Aims Testing Continues As Educators And Parents Question Validity


At Payson High School last week, students took "make or break" competency tests, knowing they must pass them to graduate.

Earning "Exceeds the Standards" or "Meets the Standards" grades on the highly controversial Arizona Instrument to Measure Standards (AIMS) is now a graduation requirement for the Class of 2006 and all those that follow.


Richard Kudlicki took advantage of AIMS tutoring during spring break.

The seniors who did not pass the most recent test will have one more opportunity to pass -- during spring testing.

Failing juniors have three more chances -- in the spring and two testing dates next school year when they are seniors.

Many students at PHS have already passed AIMS and did not have to participate in last week's testing.

"We had 111 students take the writing, 93 the reading and 135 the math," PHS guidance counselor Don Heizer said.

All of those who took AIMS, however, might not have been students who previously failed the test.

Some took it in the hope of earning a scholarship to any of the three state universities that will be awarded those who earn good grades and an excellent AIMS score. The Arizona Board of Regents implemented the new scholarship program last year.

AIMS raises serious questions

Although it was testing business as usual last week at Payson High and other schools around the state, there are educators, parents and school board members who doubt the validity of AIMS and question whether students should be required to pass a single high-stakes test to graduate.

Arizona School Board Association research analyst Michael T. Martin is among those challenging the tests.

In a report to ASBA, Martin wrote, "Many AIMS test questions are poorly written, vague or highly subjective.

"A test of this importance should be written, so that it is clear what the question is asking, and should have one clearly correct answer."

Martin chastises those who wrote AIMS, saying, "It is disheartening to find that a test given such power and scope in Arizona should evidence such casual indifference toward professionals and validity."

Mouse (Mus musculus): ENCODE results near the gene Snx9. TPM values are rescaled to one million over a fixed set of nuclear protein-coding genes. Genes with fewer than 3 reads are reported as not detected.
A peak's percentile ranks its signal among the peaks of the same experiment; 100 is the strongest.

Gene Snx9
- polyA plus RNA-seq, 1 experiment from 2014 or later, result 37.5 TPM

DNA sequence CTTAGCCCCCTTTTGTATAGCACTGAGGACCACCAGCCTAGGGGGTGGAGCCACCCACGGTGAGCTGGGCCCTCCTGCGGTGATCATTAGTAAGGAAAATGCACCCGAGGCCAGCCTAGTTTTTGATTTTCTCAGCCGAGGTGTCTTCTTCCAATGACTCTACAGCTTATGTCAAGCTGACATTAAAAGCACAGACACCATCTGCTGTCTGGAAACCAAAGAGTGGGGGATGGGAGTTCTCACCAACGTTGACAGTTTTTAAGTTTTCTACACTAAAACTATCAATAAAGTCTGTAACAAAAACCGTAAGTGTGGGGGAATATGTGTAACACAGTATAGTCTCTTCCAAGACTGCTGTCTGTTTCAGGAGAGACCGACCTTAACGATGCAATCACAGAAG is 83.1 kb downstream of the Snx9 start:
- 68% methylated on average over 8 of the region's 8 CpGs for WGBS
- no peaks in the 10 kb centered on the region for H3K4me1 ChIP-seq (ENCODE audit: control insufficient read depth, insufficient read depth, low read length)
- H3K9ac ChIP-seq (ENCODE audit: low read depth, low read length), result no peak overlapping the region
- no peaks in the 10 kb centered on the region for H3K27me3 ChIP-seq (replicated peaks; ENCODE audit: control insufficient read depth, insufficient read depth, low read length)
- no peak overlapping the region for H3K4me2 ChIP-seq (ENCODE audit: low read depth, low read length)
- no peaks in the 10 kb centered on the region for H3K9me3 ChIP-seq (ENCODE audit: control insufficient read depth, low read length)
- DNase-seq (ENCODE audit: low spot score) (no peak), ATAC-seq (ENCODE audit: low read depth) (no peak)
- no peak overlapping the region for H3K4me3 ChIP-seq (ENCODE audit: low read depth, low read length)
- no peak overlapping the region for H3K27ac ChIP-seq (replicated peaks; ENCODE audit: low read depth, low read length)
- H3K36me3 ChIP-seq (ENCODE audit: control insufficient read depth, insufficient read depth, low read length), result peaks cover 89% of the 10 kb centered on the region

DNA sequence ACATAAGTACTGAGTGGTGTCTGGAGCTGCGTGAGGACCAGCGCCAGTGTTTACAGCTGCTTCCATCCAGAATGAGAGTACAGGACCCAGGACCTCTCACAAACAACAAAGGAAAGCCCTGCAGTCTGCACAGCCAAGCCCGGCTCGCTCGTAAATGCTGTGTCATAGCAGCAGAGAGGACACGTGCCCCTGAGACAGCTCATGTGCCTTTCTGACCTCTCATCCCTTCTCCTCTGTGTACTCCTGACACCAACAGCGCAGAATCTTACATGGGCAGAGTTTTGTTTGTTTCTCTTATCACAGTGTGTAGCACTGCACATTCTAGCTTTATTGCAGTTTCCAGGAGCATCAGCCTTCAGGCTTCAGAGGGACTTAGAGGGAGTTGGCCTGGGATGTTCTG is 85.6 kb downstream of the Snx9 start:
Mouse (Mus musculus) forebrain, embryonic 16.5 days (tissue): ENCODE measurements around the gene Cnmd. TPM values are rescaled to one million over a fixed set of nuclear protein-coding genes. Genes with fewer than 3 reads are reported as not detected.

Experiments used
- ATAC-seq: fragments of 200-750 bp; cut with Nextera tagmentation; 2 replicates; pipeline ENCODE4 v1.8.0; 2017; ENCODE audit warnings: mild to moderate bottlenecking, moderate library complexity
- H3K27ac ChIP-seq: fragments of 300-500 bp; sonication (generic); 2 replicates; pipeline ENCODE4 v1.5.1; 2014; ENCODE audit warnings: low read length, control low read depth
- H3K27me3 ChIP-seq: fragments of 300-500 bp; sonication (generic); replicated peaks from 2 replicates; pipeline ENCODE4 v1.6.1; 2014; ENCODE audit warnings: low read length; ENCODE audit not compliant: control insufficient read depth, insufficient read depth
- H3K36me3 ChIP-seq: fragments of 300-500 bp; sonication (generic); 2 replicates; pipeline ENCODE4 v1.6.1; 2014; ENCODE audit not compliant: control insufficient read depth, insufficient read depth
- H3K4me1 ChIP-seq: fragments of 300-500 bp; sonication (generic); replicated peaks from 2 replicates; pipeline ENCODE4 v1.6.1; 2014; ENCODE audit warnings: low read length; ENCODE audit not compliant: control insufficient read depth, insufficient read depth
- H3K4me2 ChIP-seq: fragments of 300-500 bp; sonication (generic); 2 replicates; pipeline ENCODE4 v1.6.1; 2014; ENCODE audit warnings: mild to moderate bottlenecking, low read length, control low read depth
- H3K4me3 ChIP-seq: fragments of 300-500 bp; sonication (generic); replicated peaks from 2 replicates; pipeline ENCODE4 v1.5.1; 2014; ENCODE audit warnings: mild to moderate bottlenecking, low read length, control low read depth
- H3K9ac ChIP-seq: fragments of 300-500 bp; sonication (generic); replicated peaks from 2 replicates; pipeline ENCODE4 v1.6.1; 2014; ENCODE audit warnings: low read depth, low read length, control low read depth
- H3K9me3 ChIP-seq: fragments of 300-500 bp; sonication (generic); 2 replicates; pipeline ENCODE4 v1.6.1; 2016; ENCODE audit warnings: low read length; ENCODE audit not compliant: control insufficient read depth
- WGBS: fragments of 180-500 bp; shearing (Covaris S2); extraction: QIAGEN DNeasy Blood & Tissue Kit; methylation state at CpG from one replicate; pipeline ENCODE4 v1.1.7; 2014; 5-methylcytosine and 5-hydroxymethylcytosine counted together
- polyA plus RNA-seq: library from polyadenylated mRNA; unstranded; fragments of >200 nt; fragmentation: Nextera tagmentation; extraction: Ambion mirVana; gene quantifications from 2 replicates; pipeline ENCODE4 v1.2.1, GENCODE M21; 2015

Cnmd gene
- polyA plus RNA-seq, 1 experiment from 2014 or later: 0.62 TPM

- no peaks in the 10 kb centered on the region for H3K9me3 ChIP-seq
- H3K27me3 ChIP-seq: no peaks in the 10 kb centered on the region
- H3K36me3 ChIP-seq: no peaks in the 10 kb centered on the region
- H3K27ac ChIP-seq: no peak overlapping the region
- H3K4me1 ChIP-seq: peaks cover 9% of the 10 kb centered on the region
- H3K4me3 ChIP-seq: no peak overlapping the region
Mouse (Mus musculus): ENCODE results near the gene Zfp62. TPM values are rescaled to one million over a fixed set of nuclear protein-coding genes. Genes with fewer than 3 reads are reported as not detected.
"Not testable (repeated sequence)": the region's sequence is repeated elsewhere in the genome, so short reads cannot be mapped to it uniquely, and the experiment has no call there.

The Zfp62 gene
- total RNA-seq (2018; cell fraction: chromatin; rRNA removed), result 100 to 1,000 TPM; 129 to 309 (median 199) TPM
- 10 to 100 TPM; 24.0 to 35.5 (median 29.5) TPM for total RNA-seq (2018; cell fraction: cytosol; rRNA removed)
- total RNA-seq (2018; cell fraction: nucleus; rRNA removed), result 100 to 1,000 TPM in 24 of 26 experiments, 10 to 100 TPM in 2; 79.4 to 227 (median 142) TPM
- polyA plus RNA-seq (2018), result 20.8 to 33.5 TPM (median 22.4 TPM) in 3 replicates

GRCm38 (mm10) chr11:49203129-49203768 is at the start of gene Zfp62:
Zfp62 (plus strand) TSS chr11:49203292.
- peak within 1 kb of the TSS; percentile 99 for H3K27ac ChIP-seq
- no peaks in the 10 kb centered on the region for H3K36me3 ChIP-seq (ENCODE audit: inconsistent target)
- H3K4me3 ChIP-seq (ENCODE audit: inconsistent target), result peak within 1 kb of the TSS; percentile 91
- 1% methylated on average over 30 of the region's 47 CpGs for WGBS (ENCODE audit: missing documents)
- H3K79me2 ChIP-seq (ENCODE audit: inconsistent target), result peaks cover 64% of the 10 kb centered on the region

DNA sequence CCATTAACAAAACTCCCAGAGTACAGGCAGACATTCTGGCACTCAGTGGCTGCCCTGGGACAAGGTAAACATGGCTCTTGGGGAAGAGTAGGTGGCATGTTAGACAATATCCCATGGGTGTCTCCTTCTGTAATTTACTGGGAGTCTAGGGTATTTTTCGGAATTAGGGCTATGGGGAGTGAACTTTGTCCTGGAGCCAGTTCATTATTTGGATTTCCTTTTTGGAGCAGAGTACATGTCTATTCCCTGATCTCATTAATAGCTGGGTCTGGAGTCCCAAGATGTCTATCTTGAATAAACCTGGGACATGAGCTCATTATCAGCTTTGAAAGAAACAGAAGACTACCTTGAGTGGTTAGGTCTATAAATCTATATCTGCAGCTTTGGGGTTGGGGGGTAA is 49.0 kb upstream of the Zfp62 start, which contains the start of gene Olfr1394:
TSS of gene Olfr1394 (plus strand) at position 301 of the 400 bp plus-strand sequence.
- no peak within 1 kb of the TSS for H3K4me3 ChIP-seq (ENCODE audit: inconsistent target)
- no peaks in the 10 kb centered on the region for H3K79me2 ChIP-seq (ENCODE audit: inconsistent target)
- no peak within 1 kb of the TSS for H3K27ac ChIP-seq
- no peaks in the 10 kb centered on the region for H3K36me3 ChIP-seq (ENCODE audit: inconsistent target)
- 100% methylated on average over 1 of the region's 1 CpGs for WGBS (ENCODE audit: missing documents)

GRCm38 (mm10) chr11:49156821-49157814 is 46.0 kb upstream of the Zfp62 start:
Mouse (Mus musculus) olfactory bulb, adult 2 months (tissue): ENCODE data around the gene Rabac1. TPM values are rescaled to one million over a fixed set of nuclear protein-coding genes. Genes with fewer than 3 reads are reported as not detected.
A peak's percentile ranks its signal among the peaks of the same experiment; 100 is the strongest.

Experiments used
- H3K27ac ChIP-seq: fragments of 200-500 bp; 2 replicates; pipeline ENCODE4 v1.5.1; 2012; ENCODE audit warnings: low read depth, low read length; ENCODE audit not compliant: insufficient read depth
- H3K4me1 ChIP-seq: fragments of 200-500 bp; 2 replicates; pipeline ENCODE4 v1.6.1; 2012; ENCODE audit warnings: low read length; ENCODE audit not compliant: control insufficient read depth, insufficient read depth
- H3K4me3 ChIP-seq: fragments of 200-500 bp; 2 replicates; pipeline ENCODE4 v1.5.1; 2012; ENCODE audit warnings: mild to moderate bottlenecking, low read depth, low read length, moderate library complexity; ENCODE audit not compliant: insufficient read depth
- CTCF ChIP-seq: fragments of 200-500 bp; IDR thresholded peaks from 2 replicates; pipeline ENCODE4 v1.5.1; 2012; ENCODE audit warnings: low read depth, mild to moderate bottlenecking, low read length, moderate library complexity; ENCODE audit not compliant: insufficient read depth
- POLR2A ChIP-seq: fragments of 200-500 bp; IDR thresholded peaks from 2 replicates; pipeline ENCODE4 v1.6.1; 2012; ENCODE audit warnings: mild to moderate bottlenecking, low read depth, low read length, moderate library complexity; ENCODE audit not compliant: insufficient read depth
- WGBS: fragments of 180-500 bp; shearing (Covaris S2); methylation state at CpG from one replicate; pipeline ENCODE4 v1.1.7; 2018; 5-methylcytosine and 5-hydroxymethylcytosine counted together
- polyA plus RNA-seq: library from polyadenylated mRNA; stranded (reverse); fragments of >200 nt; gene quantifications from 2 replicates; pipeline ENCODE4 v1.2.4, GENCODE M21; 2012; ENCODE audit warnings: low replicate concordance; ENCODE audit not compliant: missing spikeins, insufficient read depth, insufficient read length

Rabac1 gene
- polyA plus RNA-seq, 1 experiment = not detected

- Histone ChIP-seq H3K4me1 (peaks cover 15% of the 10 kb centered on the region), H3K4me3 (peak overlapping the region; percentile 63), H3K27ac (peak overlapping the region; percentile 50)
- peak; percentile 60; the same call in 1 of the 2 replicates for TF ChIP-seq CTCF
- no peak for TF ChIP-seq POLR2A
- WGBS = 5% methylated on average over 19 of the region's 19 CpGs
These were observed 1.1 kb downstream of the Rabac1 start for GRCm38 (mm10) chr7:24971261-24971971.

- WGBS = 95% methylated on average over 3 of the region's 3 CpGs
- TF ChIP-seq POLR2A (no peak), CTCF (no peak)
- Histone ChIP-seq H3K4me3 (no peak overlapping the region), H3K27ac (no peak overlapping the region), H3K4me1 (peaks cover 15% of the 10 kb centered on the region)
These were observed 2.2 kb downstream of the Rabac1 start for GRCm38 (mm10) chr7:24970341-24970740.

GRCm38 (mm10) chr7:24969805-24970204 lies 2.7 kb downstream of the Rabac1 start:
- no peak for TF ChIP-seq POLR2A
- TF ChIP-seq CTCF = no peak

At Payson High School, principal Roy Sandoval adamantly opposes AIMS-like tests because of the stress, time and money involved in taking and administering them.

"The tremendous amount of money being spent could better be used to improve teachers and add programs," he said.

Among the state money allocated to AIMS was $10 million for academic support and tutoring after thousands of students failed the test two years ago.

Sandoval argues that if that money had been used for teacher salaries he would be able to recruit and keep some of the finest young teachers in the profession.

"Days before school opened, I was recruiting two math teachers and had zero applicants," he said. "Our salaries are so low, teachers don't want to come to rural Arizona."

Also on the offensive against AIMS is the William E. Morris Institute for Justice -- a private nonprofit organization created to advocate on behalf of low-income Arizonans.

In a report to the Senate Education Committee, the institute concluded that the federal law "No Child Left Behind" does not require a passing grade on a competency test for high school graduation. The state department of education has claimed AIMS is in response to No Child Left Behind mandates.

Also, the institute said there is minimal evidence AIMS is a valid or reliable test. The test has a discriminatory impact on students of color, and leaders in the education testing community have advised against using a single test as a graduation requirement.

A 1999 U.S. Department of Education research -- Standards for Educational and Psychological Testing -- found, "In educational settings, a decision or characterization that will have a major impact on a student should not be made on the basis of a single test score."

In a 2002 Arizona State University study, lead author Aubrey Ameriin said, "In theory, high-stakes tests should work, because they advance the notions of high standards and accountability.

"But students are being trained so narrowly because of it, they are having a hard time understanding general problem solving."

Ameriin, who said she supported high-stakes tests before conducting her research, also said that due to the tremendous pressure teachers feel under AIMS, they are focusing so intently on the test they are neglecting other things equally as important.

There are those in the state political arena who also question the way AIMS tests have been mandated.

"AIMS has been a controversial thing for 10, 12 years," Arizona Sen. Jake Flake recently told a Payson audience. "(AIMS) was probably the biggest mess the state of Arizona has ever got into."

So, with the mounting controversy and opposition to AIMS, why do students continue to take it?

"It's mandated -- there is no choice," Sandoval said.

The biggest backer of the tests has been Arizona Superintendent of Public Instruction Tom Horne.

At most of his public appearances since his election, Horne has told audiences he is "100 percent" committed to continuing the testing. During his campaign for office three years ago, he supported making AIMS a requirement for graduation.

Horne has argued the test improves achievement and motivates students, parents and teachers.

Two bills, HB 2294 and SB 1069, were introduced last year that would prohibit the requirement of a passing score on an AIMS test in order to graduate from an Arizona public school. The bills, however, died in committee.

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